THE SALTY CHEF with Chef Stephen Hunter


photo credit: Richard Schroeter/Salty

There’s no better remedy to winter’s chills than a big, hot kitchen stove. While these wood-fired behemoths once doubled as a home’s main heat source, our modern appliances are often overlooked as a source of warmth during this darkest and coldest month of the year.

When I am thinking of warm, comforting, cold weather cooking I am drawn to braising. Its rich flavours work well with beef and with winter vegetables, specifically the root vegetables from your past year’s garden or a local farm’s cold storage.

The key to any good braise is a stock pot or Dutch oven with a tight-fitting lid. The cooking liquid should not be allowed to evaporate. Braising uses low temperatures over longer time to create the delicious flavours in this recipe, but also has the added benefit of warming your kitchen while it cooks. As the meat slowly braises, the flavours develop and the fibers in the meat break down, creating a tender meal. In this way it can be useful as a method to cook less expensive cuts of meat. The go-to recipe for a braise is typically a pot-roast of beef, but with a little help from our friends at Atlantic Beef Products, I opted for a bone-in short rib recipe using their Prince Edward Island Certified Premium AAA Beef.

Ingredients ready to go//Photo Credit: Richard Schroeter/Salty


The process for cooking starts with browning the beef ribs in fat at a higher heat. This quick hit of heat will add flavour and depth to the final dish. If you are vegetarian, you can use the same method to caramelize the sugars in your vegetables, but with a high-temperature cooking oil. Braising is also well-suited to many vegetables, including leeks, celery, endive, and all root vegetables. Typical cooking time will be reduced for vegetables.

Ready for the oven//Photo Credit: Richard Schroeter/Salty

If you don’t wish to use wine in your braising recipe, it can be replaced with additional low or no-sodium stock or water. You can make your own stock, or purchase locally-made. We used The Bony Broth Co.’s beef stock in our recipe. It is important to ensure that the meat is not fully submerged in liquid (approximately 2/3 of your meat should be covered), so adjust quantities according to your pot and meat. Often the remaining liquid is used to create a sauce or gravy, so having quality ingredients will add to its flavour.

Braised beef short ribs
6 lbs bone-in beef short ribs
Kosher salt and freshly ground black pepper
3 tablespoons olive oil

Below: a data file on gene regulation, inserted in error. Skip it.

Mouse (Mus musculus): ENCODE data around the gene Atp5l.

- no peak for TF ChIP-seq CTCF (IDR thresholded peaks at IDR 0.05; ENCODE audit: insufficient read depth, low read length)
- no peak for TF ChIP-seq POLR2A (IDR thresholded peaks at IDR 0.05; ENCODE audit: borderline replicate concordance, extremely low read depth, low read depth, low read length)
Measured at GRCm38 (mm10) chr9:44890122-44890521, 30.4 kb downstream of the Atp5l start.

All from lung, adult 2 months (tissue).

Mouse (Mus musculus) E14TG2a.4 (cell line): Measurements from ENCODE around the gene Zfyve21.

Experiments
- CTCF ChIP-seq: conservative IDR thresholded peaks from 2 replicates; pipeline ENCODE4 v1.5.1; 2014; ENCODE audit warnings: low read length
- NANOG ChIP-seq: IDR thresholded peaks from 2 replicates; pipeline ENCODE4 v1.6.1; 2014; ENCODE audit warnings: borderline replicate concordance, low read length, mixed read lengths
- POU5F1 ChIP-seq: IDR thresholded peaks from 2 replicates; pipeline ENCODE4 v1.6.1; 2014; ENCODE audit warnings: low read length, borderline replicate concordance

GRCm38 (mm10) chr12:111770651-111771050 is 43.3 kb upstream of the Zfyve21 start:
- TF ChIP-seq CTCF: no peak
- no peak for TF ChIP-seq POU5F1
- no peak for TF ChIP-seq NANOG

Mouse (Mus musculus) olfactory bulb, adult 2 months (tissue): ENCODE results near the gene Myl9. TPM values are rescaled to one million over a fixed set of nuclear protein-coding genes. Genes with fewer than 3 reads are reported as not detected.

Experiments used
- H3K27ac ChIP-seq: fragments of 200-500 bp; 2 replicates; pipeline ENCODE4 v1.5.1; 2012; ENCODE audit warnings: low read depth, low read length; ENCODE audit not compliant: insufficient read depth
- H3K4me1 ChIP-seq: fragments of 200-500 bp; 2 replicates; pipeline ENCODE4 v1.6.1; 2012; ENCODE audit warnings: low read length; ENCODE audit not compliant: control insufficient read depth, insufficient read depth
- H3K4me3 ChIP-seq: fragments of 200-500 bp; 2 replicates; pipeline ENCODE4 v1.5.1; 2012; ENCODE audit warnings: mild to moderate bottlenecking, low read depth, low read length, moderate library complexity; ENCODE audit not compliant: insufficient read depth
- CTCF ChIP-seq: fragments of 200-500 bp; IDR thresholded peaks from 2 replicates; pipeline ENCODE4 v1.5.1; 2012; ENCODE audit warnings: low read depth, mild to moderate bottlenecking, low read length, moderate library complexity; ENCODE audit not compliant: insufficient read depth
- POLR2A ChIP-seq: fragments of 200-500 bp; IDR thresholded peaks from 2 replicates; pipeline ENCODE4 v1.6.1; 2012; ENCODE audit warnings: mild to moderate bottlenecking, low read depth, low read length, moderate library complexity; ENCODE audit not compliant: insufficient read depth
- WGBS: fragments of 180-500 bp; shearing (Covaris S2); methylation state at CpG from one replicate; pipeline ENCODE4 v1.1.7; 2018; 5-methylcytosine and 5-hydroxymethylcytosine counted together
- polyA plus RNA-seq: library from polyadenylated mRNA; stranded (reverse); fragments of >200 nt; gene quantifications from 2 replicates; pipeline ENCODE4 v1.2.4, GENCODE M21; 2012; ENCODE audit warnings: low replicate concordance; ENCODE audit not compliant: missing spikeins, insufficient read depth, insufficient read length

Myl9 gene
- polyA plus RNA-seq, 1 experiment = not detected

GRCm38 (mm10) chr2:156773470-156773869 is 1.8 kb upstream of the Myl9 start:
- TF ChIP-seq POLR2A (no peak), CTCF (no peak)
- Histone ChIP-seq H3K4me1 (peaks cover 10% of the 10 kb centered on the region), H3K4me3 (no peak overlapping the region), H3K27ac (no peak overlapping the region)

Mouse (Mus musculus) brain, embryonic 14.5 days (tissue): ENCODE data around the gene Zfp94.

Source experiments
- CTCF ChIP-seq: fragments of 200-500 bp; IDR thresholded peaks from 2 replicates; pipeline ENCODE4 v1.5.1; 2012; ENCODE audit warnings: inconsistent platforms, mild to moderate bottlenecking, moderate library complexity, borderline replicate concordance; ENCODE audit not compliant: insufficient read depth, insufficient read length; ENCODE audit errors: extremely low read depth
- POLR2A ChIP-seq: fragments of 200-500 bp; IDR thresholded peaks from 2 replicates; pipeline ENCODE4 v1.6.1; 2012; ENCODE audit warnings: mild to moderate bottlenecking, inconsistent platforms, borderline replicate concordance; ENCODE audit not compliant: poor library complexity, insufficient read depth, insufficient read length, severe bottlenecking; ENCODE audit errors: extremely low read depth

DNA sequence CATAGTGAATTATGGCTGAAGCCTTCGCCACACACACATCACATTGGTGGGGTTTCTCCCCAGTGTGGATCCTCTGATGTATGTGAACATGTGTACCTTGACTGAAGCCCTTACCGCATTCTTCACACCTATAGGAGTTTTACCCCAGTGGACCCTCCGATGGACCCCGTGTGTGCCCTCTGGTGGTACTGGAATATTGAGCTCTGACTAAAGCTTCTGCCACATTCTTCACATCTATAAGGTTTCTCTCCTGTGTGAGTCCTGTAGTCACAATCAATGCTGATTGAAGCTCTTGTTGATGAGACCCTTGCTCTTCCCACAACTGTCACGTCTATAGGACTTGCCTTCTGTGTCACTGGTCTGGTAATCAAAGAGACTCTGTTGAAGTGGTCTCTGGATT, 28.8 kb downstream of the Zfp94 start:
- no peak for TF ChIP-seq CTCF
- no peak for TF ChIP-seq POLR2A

4 cups onion, chopped
2 cups carrots, peeled and chopped
2 cups celery stalks, chopped
2 cups parsnip, peeled and chopped
1 bulb garlic, peeled and chopped
2 tablespoons tomato paste
2 tablespoons molasses
2 tablespoons red wine vinegar
1 cup button mushrooms, chopped
1/4- inch slice of fresh ginger
4 cups dry red wine (preferably Cabernet Sauvignon or Shiraz)
12 sprigs fresh thyme tied in a bundle with butcher’s twine
2 bay leaves
3-4 cups beef stock

Preheat oven to 375°F. Season short ribs with salt and pepper. Heat oil in a large Dutch oven or heavy bottom braising pan over medium-high heat. Brown short ribs on all sides, working in batches so as not to crowd ribs in the pan. This can take 5-8 minutes per batch. Transfer short ribs to a plate. Pour off all but 3 tablespoons of oil and drippings from pot.

Add onions, carrots, parsnip, and celery to pot and cook over medium-high heat, stirring often, until onions are browned, about 5 minutes. Add the garlic and tomato paste; cook, stirring constantly, until well combined and deep red, 2-3 minutes. Stir in molasses and red wine vinegar and cook for 2 minutes, continually stirring. Add wine and continue to cook, reducing the wine by half.

Place short ribs with any accumulated juices back into the pot. Add thyme bundle and bay leaf. Add stock until the ribs are half submerged. Bring to a boil, cover, and transfer to pre-heated oven.

Cook until short ribs are tender, 2-2 1/2 hours. Remove from oven and transfer short ribs to a platter.

Strain the remaining braising liquid into a clean pot, removing solids. On stovetop, reduce the strained sauce approximately 20 minutes on medium/high heat to concentrate the flavor. If necessary, thicken sauce with a 1:1 mixture of cornstarch and water. Strain sauce from pot into a measuring cup. Spoon fat from surface of sauce and discard; season to taste with salt and pepper. Serve with mashed potatoes or polenta. Spoon sauce over ribs and/or sides.

About Stephen Hunter

Stephen Hunter teaches the à la carte practical program at The Culinary Institute of Canada at Holland College in Charlottetown, Prince Edward Island. He's also the Chef Instructor for evening dining at the Lucy Maud Dining Room.

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